When you’ve a feminist and a writer and an all round nosy person, you hear a lot of sad stories. Stories that as a fiction teller I’ve assimilated into my mind, filed away in a box marked ‘Tragedies’, until they subconsciously snake into my work, through the words and deeds of characters, and through plots that stretch credibility, but never quite as much as fact does. The trick about hearing a lot of sad stuff, if you’re inclined towards empathy, is to not think too deeply about any one tale. Listen, assimilate, sign the petition, move on. If I sound hard, it’s because my story’s made me hard, and I hope you’re hard too, else how you gonna make it?
Every now and then, the ‘passive listening, planned exit’ strategy goes awry, and someone’s story follows you, stalks you, almost. The more you try to escape it, the more it calls to you, demanding attention ‘What if this happened to you?’ it asks, ‘Wouldn’t you want someone to care?’ .
The story of Samantha Baldwin has done such a number on me.
I keep trying to get past what it must be like to wake up, every day, believing your sons to be in grave danger, and being forced to accept how powerless you are to save them. Here’s a link to Sam’s story.
In a nutshell, Sam’s young children alleged their Dad was drugging them and several of his friends were raping them. Sam told the police who talked to the children who corroborated Sam’s statement. An investigation went nowhere. Sam moved away from the Dad. Dad applied to family court for custody. Sam repeated her children’s allegations and provided corroborating evidence of hair samples from her boys that proved they had been been given sedatives. The family court judge found that Sam was a nutjob, so determined to vilify her ex, that she would drug her own kids, and removed both boys from Sam’s care. It should be noted that in all the years Sam was her children’s sole carer not one agency, or individual, ever raised concerns. Anyway, after that it just gets weirder, and I don’t want to spoil the ending, which I can’t anyway, because this story’s not over yet.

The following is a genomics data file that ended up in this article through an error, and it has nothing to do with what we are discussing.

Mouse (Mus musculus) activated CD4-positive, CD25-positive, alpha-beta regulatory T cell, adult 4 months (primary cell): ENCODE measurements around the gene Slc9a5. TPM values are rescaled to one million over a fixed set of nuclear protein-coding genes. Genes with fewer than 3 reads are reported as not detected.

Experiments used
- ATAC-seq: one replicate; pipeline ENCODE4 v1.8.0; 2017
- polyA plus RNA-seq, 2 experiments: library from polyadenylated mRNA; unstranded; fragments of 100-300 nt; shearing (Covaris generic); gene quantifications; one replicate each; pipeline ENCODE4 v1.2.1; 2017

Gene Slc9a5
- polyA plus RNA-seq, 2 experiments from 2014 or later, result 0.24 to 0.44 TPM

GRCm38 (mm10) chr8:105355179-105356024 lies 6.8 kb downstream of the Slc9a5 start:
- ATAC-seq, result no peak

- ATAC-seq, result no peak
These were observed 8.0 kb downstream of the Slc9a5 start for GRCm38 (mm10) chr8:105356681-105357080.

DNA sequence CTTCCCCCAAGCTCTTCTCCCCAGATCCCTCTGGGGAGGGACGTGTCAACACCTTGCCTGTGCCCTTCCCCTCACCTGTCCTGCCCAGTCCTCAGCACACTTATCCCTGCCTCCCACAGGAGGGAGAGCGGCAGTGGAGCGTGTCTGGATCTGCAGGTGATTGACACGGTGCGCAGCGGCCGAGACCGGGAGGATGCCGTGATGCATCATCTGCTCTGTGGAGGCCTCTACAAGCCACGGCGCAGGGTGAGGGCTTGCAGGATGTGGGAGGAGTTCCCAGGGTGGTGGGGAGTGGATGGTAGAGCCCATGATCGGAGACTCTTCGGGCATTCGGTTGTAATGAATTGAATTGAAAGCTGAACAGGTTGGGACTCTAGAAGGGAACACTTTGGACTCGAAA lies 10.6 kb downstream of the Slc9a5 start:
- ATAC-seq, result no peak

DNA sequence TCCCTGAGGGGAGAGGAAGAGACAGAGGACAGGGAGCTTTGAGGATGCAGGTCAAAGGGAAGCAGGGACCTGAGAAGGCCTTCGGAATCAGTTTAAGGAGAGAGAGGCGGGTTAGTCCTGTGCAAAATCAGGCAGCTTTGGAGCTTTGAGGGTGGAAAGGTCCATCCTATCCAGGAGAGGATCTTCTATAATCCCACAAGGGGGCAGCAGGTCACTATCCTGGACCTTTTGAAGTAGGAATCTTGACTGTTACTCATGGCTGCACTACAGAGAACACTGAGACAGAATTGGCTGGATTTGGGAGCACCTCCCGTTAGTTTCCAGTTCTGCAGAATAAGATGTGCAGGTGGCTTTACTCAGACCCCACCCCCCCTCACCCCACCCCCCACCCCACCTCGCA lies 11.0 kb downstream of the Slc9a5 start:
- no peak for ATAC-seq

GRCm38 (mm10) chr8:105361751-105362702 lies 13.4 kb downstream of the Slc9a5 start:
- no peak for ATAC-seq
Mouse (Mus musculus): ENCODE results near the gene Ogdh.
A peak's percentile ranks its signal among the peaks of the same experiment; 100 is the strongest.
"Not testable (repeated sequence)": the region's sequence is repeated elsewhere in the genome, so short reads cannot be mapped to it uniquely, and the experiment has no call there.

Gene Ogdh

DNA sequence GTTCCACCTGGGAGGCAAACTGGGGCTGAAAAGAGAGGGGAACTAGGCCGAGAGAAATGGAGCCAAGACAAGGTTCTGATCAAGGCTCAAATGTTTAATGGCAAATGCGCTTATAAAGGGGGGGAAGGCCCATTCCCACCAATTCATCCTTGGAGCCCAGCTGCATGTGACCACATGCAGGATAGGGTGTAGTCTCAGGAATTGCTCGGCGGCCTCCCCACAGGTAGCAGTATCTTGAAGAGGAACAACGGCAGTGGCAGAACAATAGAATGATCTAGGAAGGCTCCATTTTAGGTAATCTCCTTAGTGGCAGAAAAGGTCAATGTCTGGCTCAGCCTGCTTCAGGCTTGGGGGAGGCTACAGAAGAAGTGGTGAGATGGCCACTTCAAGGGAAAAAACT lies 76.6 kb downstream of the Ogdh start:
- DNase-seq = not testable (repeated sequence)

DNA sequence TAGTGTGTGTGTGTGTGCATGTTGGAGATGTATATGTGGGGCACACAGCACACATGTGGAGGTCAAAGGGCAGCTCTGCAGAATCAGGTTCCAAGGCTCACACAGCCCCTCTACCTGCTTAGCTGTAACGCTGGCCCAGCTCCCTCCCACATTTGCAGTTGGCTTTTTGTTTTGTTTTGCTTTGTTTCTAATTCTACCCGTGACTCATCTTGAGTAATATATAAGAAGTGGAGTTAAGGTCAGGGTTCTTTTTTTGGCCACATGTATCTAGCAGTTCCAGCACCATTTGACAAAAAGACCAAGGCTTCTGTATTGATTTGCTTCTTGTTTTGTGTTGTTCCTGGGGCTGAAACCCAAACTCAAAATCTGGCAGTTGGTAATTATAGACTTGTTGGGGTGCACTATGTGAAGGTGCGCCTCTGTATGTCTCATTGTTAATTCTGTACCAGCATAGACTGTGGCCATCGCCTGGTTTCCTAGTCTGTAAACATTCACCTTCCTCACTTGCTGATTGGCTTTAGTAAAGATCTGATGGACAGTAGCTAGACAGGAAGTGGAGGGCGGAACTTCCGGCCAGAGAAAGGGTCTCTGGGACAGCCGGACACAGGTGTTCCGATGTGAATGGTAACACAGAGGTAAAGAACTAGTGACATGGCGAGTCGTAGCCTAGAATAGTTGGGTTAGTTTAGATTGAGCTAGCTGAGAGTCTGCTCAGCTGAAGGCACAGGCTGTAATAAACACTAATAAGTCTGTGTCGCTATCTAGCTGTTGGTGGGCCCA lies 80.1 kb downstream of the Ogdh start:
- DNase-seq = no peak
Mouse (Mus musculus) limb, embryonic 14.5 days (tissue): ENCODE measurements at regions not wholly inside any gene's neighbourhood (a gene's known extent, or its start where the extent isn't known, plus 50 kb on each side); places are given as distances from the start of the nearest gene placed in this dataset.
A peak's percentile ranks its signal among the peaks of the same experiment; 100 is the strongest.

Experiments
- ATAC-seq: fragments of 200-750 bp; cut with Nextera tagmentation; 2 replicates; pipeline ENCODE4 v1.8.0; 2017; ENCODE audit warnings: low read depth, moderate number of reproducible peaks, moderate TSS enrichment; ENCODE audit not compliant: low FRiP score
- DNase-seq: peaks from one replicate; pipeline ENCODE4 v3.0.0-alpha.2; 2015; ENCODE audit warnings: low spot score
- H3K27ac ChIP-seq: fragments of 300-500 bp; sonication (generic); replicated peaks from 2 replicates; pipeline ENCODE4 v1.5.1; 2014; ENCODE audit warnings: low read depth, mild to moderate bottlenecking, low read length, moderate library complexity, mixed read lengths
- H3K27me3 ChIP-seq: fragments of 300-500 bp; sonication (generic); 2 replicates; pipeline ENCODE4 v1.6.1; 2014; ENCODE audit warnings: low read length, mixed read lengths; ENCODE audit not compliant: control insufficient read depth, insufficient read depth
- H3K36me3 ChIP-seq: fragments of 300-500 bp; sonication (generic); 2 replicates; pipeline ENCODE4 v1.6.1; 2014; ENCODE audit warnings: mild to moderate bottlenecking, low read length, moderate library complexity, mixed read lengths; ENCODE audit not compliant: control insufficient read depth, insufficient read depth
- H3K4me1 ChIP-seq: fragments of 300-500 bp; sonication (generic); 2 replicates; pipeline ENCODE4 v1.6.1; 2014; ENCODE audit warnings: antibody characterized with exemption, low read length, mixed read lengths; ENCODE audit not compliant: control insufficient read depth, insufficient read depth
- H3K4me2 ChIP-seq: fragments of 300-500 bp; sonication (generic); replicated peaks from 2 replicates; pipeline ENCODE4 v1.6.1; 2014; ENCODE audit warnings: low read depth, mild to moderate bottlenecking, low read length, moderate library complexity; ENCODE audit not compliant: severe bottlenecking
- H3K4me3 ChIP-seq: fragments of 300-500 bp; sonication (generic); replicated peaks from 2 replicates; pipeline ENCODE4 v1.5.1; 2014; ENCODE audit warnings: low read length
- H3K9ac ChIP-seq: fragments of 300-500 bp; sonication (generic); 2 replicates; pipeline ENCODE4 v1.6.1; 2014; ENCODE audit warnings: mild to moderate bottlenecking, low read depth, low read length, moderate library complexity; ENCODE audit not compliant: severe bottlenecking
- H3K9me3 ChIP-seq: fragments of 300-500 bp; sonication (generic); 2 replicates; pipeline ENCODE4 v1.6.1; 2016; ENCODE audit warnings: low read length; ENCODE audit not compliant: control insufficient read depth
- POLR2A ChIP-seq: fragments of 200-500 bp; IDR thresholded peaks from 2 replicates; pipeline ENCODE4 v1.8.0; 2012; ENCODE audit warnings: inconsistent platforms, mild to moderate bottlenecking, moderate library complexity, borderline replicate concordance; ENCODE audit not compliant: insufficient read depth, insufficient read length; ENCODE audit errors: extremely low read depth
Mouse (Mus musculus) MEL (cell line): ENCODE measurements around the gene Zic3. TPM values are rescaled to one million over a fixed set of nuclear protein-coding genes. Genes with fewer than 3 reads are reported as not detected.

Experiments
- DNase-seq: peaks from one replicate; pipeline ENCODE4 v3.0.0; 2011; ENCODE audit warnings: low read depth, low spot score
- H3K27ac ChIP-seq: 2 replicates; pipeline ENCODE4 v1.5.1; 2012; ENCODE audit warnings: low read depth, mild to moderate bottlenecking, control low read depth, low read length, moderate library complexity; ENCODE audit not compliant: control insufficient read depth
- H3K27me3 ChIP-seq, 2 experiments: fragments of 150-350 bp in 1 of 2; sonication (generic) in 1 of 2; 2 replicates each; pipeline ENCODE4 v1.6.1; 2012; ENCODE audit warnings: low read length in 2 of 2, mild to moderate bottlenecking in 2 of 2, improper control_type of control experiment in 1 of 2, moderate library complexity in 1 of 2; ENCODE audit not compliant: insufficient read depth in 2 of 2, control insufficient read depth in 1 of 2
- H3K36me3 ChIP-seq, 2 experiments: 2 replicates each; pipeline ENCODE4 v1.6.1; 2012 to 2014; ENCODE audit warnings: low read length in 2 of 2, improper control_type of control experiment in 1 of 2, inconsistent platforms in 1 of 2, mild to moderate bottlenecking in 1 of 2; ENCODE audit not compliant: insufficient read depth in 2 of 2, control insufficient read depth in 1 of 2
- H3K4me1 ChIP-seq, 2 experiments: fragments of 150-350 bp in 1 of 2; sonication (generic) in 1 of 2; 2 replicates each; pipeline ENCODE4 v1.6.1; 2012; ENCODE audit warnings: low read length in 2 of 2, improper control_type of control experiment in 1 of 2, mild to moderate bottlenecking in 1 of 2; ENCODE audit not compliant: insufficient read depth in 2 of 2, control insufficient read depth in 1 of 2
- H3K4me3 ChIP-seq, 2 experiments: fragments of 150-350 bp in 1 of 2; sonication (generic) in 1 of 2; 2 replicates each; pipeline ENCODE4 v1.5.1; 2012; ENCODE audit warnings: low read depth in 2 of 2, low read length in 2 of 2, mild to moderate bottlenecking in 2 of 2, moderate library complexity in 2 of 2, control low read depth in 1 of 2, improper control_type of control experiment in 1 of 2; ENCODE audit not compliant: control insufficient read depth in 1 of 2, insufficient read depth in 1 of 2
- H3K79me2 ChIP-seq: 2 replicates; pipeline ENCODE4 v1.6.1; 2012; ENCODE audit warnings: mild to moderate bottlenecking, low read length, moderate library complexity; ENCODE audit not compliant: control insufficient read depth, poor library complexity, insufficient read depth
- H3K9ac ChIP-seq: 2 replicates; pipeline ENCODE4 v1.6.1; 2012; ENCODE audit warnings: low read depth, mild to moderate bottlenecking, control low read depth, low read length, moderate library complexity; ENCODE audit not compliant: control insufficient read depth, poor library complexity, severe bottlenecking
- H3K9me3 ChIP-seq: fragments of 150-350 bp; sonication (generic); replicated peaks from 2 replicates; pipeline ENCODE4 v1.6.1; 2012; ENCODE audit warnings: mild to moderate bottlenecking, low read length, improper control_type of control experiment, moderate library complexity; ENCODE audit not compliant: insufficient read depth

It has elements of all the best narratives combining the big themes like good vrs evil and truth vrs reality, with an entirely plausible heroine and a plot that unfolds seamlessly, exposing the corruption and ineptitude of the British criminal justice system and the British family law courts, in a post Saville, post Rochdale era, when we were promised lessons had been learned.
A publishing deal would have been forthcoming, but for embargo on the telling placed by the family courts, and instead of fame, fortune and the high status of a paedo defying, children protecting Super Mum, Sam is reduced to running a full time campaign to draw attention to her plight in the desperate hope that somebody, somewhere, in a position of power and influence, might help.
So far, in three years, some have. But not enough.
And I know why. Because it’s not an easy resolve. There are a lot of players and a lot of pieces and a lot of money and power invested in protecting itself as money and power often does and a lot of public faith invested in the idea that we have learned lessons, and then there’s the law itself, doubling down and protecting itself from the outside scrutiny this case is screaming out for. And it becomes infinitely easier to walk away then to wade in.
I only remain focused on this story because… Sam.
She got under my skin, didn’t she? When I wasn’t looking, with her refusal to be typecast as broken woman, with her rejection of her role as bad mother, with her relentless repeating of all the available facts to anybody and everybody who’ll listen and many who cry deaf.
I want to be trademark cynical and mention how life’s a bitch and family court’s a pack of them. I want to say Sam’s got about as much chance of getting her kids back as N.H.S. cleaners have of securing a fair working contract. There’s no friendship so sacred as a paedo friendship and Sam’s trying to break up a whole gang so…
When you’re a feminist and a writer and all round nosy person, you hear a lot of stories. Many sad, because people feel more comfortable sharing grief and because most of us have known sadness. But you also hear joyous events recounted, and surreal happenings that defy conventional understanding, and those glorious gems of human experience where the little guy wins, where Truth was spoken to power, in the right way, at the right moment, and power had no option but to listen.
And isn’t it grand to imagine that Sam might have her moment, and whilst there’s not limitless gold at the end of the rainbow, there might be enough humanity and compassion within this otherwise broken system to reunite a loving Mother and her beautiful boys?